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David Janeway Stands On Detroit Piano’s Higher Ground

For more than a century Detroit’s factories have sent tens of millions of vehicles into the world. That’s remarkable, but so too is the city’s assembly line of great jazz pianists: Hank Jones, Barry Harris, Tommy Flanagan, Alice Coltrane and Geri Allen. Lesser-known, but equally polished are figures such as Terry Pollard, Johnny O’Neal, Bob Neloms and Kirk Lightsey. Add 69-year-old David Janeway, who will appear at BOP STOP on Friday with Robert Hurst and Billy Hart, to that distinguished list.

If Janeway’s name is the least familiar of those cited above, it might be due to fact that his career has been centered on New York where he has lived since 1978. “I was 23 [and] I felt prepared, even though I got my ass kicked quietly when I moved to New York, because it really was on another level. But I felt like at least I had a very strong foundation and it served me well.”

That foundation included 10 years of classical training and, starting at age 13, playing Farfisa organ through a Leslie speaker in a Detroit rock band. A few years later Janeway heard trumpeter Marcus Belgrave and pianist Harold McKinney. “They had a band called the Creative Profile,” he remembered. “I caught the jazz bug hard, [and] after that, that’s all I was interested in.”

Belgrave and McKinney were not only great players, they were also indispensable educators who mentored generations of Detroit musicians through their Detroit Metro Arts Workshop. Janeway was one of them and he later studied at the Oakland University program started by saxophonist Marvin “Doc” Holladay. “In those days, if you could play, and you knew some standards and you were competent, you got work,” Janeway said. “I learned on the bandstand, working in Detroit and Ann Arbor.”

It was solid preparation and the Detroit pianist quickly found work in New York. One of his first gigs was subbing for Fred Hersch in trumpeter Art Farmer’s band. A recommendation from pianist Bill O’Connell led Janeway to decisive stint in the salsa band of Angel Canales.

“That taught me about playing in a rhythm section,” he said. “Everybody has to be in the groove, in the pocket, at the same time. That tied into my experience growing up in Detroit, which is that the groove was paramount.”

Given that focus, it’s hardly surprising that Janeway’s trio partners are masters of the groove. Bassist Robert Hurst achieved fame with in the mid ’80s in the band of Wynton Marsalis, but Janeway started working with him when he was in high school in Detroit. “Even then he was a prodigy and destined for greatness,” Janeway said. “He can cover any kind of musical situation. So this is a very exciting opportunity for me.”

Hurst and drummer Billy Hart played in a memorable trio with another Detroit piano titan, the late Geri Allen. “For those two to be able to hook up again, I think is an exciting opportunity also,” Janeway said.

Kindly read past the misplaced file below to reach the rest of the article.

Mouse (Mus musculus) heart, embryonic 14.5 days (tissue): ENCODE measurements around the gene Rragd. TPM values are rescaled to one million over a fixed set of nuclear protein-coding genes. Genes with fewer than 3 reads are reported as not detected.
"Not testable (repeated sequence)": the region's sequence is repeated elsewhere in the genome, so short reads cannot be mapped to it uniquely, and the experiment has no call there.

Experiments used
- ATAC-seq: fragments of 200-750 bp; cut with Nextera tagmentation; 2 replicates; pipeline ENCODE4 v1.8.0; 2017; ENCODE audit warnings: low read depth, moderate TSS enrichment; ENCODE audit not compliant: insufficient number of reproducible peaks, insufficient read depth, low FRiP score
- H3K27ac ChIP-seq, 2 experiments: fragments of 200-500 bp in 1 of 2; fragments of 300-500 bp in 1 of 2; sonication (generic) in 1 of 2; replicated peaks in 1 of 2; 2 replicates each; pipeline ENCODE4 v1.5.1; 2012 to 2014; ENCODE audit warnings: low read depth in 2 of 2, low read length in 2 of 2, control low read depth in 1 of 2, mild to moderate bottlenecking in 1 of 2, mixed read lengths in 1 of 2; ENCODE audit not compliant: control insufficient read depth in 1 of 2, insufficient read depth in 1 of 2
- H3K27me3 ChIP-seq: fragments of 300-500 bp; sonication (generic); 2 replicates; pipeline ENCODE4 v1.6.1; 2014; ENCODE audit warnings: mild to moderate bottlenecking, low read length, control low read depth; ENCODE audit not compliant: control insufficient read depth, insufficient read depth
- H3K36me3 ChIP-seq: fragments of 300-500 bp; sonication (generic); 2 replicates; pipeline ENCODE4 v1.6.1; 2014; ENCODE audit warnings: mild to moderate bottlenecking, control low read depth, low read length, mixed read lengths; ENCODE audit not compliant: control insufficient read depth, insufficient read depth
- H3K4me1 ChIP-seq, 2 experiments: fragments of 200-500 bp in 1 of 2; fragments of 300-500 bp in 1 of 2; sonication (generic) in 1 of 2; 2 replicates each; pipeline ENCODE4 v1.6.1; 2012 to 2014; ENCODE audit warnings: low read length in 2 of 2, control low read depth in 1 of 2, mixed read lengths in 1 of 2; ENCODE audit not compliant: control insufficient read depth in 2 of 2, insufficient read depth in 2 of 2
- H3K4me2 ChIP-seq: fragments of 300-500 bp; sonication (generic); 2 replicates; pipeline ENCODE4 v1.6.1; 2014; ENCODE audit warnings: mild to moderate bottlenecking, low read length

David Janeway, Cameron Brown, Billy Hart
David Janeway, Cameron Brown, Billy Hart

Janeway doesn’t go back quite as far with Hart as he does with bassist Hurst. They met in the early ‘90s through a mutual bandmate, the saxophonist Sonny Fortune and played quite a bit during the COVID lockdown. “Even at 83, he is an extremely humble individual and musician, and is always striving to grow,” Janeway said of Jabali. On something that we’ll do like a standard tune, he will put his stamp on it, and that means that he’s always improvising. He’s always innovating.”

There will be some of those standards on the trio’s Friday setlist and some material from Janeway’s last trio recording, 2021’s Distant Voices (SteepleChase LookOut), with Hart and bassist Cameron Brown (another Detroiter) new pieces from Forward Motion that trio’s recording slated for a September release.

One of them, Billy Strayhorn’s “Star Crossed Lovers,” holds particular resonance for the trio. “Billy inspired me to take on that composition because he loves the recording of Geri Allen doing it with Andy Bey,” Janeway said. “When I heard that, I said, ‘Oh, okay. I know what Billy is talking about,’ and I did a little arrangement of it.”

Whenever he plays, Janeway wants to honor the jazz tradition laid down by the greats of Detroit jazz.  He talked about, “a real responsibility to uphold that very high standard, very high standard, that is part of growing up in Detroit and being a musician, jazz musician in particular.”

He described it in almost spiritual terms. “It is the essence of what jazz is: It’s freedom of expression and searching for higher ground, community, love, universal spirit, bringing us together.”

David Janeway with Robert Hurst and Billy Hart, Fri., June 14, 7 p.m., BOP STOP at the Music Settlement. 2920 Detroit Ave., Cleveland, tickets $25 available here

NOTE: This article was written by a real human being. No artificial intelligence or generative language models were used in its creation.

Red beans and ricely yours,